Both a significant contribution to the history of American psychiatry and an engaging story of a remarkable, and eccentric, family.
Raleigh News and Observer
Dr. Friedman's powers of persuasion coaxed this remarkably closed institution into baring its secrets.
New York Times
Raises questions about the sensitivities and effectiveness of the Menningers themselves leading a clinic and dealing with other people.
Journal of American History
A readableand at times luridsaga of psychiatry's own 'first family.' Wife-swapping, revenge, blackmail, it's all here.
Friedman's account is remarkable for its restrained but candid editorial tone, meticulous documentation, and avoidance of sensationalism" (ISIS
Reviews in American History
A finely wrought and delicately balanced study. Sheds some much needed light on a wide variety of topics.
Kansas City Star
A definitive book of record about a dedicated family who created and operated an immensely influential mental health conglomerate.
Publishers Weekly - Publisher's Weekly
In a scholarly and absorbing family biography and history of the Menninger Foundation, perhaps the foremost U.S. psychiatric treatment, training and research center, Friedman ( Gregarious Saints ), Bowling Green State University (Ohio) history professor, focuses on the social and emotional links uniting family and institution. Examined in light of developments in contemporary medicine and world events--notably the huge toll of psychiatric casualities in World War II--much of the story revolves around the rivalry between Menninger brothers Karl and Will, and power struggles among staff members, many of them European-trained emigres who advocated diverse schools of mental therapy. Thanks to the unprecedented access to clinic and personal archives and interviews, Friedman traces the Foundation's evolution since 1909 from a family-run organization to a corporate entity, a transformation masterminded by Will's son Roy--who wants to see to it that the clinic regains its ``united front'' national eminence despite ongoing sibling and factional rivalries. Photos not seen by PW. Psychology Book Club alternate. (June)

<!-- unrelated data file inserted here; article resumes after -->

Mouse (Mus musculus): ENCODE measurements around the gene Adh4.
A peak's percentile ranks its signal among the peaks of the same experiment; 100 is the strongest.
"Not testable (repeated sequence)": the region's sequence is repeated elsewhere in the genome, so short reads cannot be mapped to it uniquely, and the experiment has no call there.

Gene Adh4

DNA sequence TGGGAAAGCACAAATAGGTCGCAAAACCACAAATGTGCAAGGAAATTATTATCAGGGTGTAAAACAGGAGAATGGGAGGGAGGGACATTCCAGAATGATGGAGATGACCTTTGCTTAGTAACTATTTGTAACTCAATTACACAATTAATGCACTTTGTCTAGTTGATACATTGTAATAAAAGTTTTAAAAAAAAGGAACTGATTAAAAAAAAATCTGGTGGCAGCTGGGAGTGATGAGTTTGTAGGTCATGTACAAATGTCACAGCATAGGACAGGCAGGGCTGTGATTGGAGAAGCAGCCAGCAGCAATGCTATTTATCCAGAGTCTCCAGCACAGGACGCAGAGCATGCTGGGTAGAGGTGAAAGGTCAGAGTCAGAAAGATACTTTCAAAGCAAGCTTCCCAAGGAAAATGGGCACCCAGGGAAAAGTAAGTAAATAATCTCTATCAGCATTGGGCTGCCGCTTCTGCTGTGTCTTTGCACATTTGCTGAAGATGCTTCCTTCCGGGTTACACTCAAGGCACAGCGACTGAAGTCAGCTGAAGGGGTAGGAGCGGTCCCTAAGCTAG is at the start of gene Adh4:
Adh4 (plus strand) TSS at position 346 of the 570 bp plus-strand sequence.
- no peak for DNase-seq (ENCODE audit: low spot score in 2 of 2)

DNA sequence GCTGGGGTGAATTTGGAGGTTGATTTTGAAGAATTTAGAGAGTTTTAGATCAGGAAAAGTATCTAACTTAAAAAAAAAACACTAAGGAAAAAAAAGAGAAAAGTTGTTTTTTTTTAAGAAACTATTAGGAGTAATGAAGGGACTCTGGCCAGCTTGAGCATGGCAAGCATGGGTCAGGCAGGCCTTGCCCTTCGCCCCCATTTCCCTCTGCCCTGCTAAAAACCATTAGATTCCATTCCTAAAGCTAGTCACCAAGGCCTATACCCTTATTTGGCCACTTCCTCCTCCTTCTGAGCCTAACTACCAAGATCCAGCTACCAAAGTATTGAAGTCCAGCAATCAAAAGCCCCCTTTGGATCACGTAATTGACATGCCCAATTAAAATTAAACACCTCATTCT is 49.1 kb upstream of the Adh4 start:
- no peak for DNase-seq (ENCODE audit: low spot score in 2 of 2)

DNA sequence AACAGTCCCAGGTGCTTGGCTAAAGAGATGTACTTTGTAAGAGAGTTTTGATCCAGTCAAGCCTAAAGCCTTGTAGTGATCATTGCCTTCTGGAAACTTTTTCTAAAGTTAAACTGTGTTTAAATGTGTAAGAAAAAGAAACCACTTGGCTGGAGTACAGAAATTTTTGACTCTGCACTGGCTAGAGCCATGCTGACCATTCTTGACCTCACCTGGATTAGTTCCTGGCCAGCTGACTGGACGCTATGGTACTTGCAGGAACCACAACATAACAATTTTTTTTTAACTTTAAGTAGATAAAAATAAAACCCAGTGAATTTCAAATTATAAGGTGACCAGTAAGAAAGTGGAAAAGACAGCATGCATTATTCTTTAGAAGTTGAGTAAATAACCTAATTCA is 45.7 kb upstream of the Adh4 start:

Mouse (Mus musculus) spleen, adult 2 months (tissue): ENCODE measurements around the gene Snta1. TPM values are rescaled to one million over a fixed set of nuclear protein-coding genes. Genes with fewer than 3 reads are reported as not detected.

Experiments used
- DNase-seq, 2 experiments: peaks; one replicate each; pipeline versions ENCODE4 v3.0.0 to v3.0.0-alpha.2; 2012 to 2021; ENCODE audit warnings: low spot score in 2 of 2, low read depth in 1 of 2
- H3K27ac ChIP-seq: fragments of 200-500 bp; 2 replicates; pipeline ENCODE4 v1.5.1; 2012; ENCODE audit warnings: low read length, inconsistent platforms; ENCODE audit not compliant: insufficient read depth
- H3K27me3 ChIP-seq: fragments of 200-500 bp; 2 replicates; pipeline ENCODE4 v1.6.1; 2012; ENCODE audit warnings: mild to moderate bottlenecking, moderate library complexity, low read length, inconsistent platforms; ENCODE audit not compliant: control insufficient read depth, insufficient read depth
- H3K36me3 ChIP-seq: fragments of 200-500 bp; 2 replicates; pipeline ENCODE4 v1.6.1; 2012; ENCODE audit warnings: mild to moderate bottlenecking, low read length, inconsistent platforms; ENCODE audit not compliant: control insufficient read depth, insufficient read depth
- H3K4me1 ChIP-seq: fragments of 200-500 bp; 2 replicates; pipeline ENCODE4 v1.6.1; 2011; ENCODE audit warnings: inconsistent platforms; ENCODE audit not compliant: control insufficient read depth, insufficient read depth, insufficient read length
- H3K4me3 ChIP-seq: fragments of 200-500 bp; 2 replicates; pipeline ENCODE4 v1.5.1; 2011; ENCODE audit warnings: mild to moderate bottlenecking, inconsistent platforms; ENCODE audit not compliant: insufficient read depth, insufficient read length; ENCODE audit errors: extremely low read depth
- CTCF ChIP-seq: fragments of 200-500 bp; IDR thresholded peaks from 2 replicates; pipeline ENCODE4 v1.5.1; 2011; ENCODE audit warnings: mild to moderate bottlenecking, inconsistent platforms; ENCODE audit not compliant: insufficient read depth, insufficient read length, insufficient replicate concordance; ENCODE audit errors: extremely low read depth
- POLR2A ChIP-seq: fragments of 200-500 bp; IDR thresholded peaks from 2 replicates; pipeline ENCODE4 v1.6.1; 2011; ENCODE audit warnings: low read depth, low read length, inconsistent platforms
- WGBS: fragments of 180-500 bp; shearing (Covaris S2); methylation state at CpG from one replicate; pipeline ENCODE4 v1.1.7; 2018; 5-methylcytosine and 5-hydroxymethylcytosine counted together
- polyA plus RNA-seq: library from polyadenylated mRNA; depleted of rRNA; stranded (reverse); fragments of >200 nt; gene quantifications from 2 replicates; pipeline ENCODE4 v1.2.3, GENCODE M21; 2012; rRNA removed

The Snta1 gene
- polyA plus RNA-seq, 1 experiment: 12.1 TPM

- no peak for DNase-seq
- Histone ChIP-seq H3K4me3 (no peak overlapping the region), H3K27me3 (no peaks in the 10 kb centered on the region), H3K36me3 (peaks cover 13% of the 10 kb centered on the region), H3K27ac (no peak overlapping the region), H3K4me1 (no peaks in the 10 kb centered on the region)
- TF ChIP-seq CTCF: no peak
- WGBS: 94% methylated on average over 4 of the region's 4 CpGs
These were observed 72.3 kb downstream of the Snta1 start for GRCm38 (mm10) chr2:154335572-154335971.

Friedman (history, Bowling Green State Univ.) offers a detailed and very candid study of the Menninger Clinic and its founding family, both major influences on American psychiatry during the past 50 years. Relying on abundant documentation, Friedman provides surprising insights into several of the more charismatic family members and is especially informative about institutional governance and treatment issues and foundation politics. This is an authoritative history of growth and creativity in a major psychiatric treatment center and the intriguing intrafamilial conflicts and issues behind the scenes. It is important for students of organizational behavior and leadership in mental health settings. The Menninger Clinic's national renown should make it of interest to larger general collections as well.-- William Abrams, Portland State Univ. Lib., Ore.